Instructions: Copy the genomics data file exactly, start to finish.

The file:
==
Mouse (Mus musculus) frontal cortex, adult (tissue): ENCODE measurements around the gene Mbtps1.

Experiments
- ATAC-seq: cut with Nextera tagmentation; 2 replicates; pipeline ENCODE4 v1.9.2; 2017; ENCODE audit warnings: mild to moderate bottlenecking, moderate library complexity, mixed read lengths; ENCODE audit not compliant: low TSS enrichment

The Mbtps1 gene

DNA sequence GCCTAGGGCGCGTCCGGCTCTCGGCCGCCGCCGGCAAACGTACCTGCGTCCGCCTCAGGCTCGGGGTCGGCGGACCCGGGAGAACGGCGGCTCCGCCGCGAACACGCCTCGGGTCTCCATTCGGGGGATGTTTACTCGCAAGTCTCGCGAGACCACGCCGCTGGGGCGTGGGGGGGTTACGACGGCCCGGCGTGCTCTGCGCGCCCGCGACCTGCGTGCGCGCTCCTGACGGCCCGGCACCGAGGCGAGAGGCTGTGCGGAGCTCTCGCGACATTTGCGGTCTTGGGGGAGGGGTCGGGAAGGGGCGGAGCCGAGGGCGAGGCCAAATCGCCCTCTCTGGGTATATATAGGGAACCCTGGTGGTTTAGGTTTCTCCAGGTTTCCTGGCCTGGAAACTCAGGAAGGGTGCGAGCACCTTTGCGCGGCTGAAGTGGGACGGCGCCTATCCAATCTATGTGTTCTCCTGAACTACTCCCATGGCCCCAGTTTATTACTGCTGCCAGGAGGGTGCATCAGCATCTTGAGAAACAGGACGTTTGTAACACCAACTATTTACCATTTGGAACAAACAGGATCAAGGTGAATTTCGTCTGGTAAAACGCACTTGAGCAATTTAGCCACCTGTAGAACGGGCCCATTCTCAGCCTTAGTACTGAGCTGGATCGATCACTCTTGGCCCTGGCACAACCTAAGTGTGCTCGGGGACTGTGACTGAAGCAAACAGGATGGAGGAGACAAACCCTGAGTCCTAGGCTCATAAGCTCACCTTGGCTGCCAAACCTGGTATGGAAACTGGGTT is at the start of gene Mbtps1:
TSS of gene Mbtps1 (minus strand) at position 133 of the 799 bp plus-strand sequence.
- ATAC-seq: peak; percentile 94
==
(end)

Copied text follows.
Mouse (Mus musculus) frontal cortex, adult (tissue): ENCODE measurements around the gene Mbtps1.

Experiments
- ATAC-seq: cut with Nextera tagmentation; 2 replicates; pipeline ENCODE4 v1.9.2; 2017; ENCODE audit warnings: mild to moderate bottlenecking, moderate library complexity, mixed read lengths; ENCODE audit not compliant: low TSS enrichment

The Mbtps1 gene

DNA sequence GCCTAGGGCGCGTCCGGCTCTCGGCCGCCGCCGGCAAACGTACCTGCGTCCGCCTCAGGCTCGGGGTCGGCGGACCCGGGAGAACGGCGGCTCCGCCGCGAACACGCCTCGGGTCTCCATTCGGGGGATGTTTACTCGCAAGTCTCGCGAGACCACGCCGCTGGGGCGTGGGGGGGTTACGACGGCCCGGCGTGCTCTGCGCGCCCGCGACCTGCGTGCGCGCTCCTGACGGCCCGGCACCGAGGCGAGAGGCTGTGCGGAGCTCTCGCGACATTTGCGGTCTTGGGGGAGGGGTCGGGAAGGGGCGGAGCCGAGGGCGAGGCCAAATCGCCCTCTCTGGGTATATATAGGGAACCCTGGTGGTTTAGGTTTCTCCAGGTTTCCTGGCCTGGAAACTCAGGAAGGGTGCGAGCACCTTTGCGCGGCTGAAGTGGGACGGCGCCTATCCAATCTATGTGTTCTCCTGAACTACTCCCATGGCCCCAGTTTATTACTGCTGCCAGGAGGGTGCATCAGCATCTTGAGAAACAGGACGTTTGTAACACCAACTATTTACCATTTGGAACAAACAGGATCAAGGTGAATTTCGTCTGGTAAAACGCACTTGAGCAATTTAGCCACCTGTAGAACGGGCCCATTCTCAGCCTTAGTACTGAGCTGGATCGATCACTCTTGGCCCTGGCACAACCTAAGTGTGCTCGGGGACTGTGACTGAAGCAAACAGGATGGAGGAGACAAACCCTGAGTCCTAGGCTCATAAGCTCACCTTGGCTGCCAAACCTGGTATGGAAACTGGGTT is at the start of gene Mbtps1:
TSS of gene Mbtps1 (minus strand) at position 133 of the 799 bp plus-strand sequence.
- ATAC-seq: peak; percentile 94